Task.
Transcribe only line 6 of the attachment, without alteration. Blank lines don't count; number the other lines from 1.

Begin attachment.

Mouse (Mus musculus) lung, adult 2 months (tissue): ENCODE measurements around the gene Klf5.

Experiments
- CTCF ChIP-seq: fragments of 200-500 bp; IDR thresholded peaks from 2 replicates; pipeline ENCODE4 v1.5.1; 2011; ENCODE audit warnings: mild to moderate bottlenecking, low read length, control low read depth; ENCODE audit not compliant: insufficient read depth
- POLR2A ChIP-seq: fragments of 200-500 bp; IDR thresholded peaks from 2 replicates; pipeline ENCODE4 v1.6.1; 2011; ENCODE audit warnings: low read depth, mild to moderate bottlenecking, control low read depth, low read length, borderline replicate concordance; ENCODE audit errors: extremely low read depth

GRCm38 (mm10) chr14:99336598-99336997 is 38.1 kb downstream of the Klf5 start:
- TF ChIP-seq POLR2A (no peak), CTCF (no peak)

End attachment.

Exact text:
- TF ChIP-seq POLR2A (no peak), CTCF (no peak)